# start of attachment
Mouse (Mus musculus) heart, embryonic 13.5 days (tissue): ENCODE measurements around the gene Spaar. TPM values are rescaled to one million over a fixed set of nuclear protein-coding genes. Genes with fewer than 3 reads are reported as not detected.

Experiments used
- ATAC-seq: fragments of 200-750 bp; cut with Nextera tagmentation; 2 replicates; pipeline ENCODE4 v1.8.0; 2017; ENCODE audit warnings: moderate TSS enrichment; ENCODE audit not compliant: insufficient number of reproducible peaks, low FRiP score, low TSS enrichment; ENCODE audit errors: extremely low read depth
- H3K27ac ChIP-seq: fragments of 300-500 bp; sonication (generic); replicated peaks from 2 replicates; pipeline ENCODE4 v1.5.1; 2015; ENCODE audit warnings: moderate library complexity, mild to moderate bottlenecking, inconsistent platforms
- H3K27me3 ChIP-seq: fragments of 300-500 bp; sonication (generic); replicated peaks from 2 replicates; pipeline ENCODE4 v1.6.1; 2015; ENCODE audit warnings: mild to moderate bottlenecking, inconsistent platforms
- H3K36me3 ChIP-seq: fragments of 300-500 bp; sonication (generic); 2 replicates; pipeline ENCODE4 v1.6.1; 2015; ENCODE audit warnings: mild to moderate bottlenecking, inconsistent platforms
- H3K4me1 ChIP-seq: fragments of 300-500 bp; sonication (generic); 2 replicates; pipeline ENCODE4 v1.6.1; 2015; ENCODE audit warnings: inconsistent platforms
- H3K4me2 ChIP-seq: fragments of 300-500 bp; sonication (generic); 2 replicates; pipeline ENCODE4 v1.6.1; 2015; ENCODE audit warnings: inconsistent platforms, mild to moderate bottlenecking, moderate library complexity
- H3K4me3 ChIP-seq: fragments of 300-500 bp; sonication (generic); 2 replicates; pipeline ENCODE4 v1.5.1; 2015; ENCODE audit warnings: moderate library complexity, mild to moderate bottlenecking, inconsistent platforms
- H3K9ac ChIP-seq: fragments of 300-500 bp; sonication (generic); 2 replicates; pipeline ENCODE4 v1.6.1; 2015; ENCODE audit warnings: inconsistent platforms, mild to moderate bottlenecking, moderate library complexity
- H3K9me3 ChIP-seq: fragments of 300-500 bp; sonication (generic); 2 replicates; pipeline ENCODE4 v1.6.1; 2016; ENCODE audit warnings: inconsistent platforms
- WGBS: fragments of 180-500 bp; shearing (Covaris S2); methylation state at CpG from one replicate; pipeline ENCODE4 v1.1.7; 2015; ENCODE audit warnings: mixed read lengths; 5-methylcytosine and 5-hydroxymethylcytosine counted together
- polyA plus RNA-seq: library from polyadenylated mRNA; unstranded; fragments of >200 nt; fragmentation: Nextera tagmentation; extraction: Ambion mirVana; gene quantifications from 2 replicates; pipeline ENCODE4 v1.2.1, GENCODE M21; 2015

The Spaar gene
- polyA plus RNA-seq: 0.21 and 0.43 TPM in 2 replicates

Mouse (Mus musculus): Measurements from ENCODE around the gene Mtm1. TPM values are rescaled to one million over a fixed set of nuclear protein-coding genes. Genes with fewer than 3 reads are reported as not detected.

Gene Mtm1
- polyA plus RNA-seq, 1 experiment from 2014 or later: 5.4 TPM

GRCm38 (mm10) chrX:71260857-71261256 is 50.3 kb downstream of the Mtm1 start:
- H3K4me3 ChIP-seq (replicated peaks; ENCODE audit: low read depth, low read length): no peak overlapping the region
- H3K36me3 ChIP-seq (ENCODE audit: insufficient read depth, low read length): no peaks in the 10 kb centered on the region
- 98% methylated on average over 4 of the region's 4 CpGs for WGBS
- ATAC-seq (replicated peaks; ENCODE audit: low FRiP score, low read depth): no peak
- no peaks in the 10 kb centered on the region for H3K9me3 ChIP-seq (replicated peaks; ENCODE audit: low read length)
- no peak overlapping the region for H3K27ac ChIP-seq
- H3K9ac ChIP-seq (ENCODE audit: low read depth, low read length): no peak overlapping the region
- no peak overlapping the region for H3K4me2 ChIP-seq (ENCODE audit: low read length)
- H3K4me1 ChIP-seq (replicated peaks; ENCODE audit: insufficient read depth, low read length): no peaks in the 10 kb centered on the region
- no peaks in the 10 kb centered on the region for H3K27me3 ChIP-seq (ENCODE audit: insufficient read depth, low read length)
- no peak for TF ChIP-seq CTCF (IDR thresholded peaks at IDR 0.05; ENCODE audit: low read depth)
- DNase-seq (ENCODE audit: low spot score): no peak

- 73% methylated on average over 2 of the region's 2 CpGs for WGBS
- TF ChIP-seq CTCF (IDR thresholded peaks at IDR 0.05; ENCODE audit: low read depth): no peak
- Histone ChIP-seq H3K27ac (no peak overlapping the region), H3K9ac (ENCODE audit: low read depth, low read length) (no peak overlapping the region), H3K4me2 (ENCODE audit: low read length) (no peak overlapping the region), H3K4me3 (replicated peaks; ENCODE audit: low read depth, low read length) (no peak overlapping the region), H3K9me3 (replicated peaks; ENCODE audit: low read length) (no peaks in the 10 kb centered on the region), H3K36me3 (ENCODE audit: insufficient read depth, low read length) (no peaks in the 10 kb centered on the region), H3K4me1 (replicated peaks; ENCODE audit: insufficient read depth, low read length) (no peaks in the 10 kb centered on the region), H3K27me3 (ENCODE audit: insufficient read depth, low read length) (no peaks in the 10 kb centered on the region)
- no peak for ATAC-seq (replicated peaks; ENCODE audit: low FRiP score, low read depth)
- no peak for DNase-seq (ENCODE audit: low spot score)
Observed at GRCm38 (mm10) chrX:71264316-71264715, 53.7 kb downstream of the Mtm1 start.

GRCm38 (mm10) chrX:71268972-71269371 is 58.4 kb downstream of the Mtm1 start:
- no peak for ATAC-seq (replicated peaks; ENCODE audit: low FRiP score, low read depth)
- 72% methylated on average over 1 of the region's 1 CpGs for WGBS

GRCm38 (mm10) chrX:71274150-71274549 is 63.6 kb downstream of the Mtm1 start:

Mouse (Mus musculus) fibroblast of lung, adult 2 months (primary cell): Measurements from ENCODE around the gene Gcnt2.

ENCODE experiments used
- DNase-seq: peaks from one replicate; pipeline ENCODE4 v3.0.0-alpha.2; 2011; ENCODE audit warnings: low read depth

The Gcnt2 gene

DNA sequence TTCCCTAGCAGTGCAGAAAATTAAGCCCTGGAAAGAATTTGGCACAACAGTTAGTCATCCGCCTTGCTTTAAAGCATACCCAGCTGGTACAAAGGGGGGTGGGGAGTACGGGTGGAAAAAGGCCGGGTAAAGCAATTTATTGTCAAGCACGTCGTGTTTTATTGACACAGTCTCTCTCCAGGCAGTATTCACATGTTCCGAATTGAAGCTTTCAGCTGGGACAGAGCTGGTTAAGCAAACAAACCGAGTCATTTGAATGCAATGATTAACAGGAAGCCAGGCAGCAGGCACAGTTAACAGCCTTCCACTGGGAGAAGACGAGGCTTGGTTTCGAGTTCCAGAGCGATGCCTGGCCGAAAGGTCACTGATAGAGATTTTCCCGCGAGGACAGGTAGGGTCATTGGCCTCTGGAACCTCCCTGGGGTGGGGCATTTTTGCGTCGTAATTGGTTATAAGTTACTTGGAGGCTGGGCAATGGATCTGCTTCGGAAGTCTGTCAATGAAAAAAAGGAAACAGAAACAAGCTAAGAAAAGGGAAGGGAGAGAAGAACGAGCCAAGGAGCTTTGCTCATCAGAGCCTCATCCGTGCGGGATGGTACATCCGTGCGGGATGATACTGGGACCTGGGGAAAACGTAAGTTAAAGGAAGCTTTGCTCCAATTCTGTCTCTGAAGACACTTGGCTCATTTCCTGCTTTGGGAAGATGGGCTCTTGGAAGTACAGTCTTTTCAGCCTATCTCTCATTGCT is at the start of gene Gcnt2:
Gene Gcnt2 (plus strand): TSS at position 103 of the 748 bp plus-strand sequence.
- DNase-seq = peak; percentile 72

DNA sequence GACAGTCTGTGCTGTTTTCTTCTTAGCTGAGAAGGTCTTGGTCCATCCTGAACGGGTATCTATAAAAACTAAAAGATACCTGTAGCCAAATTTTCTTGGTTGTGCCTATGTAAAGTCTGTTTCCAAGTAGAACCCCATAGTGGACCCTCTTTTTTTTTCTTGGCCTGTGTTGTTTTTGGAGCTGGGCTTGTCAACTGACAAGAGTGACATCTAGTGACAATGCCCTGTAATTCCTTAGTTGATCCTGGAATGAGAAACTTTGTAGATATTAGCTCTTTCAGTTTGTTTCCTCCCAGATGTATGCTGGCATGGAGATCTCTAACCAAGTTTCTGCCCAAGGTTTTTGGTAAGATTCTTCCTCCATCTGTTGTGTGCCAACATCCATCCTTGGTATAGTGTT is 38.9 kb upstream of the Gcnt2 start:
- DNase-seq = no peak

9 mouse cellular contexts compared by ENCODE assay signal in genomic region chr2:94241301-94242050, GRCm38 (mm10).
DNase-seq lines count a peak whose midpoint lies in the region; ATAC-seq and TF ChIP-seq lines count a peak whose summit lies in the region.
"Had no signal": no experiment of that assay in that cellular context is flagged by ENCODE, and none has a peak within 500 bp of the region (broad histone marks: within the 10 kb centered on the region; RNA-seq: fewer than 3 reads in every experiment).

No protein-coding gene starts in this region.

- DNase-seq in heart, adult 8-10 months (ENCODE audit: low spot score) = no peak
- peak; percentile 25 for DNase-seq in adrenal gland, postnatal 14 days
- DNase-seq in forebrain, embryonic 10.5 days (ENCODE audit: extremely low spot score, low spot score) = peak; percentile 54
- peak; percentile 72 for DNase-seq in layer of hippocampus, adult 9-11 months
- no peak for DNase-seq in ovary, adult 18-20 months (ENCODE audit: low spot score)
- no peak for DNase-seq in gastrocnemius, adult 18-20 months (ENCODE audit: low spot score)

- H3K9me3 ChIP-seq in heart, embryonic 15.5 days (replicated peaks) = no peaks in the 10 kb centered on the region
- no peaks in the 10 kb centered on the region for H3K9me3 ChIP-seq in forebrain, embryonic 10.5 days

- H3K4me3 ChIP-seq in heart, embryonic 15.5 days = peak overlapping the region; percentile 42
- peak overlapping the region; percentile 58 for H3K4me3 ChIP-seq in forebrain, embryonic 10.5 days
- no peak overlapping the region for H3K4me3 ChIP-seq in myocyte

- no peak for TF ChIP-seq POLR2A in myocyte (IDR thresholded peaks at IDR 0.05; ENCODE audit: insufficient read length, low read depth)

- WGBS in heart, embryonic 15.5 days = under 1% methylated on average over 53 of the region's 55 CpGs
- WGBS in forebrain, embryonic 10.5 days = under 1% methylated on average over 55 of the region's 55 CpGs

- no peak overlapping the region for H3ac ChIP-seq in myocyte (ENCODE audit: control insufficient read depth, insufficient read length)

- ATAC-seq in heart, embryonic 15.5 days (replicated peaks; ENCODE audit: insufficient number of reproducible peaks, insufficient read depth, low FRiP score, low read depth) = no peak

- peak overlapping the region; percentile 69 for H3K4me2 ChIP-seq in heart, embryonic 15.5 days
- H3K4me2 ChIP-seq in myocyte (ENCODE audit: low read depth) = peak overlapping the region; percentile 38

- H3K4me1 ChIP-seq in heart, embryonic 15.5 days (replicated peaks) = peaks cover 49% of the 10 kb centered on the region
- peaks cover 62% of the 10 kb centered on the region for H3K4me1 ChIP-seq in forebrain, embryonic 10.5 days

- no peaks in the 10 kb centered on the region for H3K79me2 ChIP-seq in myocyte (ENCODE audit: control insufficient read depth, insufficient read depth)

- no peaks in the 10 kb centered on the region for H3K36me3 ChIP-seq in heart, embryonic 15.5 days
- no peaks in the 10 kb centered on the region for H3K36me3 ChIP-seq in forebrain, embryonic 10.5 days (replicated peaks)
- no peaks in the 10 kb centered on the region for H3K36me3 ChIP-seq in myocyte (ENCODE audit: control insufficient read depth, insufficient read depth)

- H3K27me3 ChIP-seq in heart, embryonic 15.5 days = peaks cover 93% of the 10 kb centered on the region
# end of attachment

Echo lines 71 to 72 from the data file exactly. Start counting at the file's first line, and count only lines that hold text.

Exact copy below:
- peak overlapping the region; percentile 69 for H3K4me2 ChIP-seq in heart, embryonic 15.5 days
- H3K4me2 ChIP-seq in myocyte (ENCODE audit: low read depth) = peak overlapping the region; percentile 38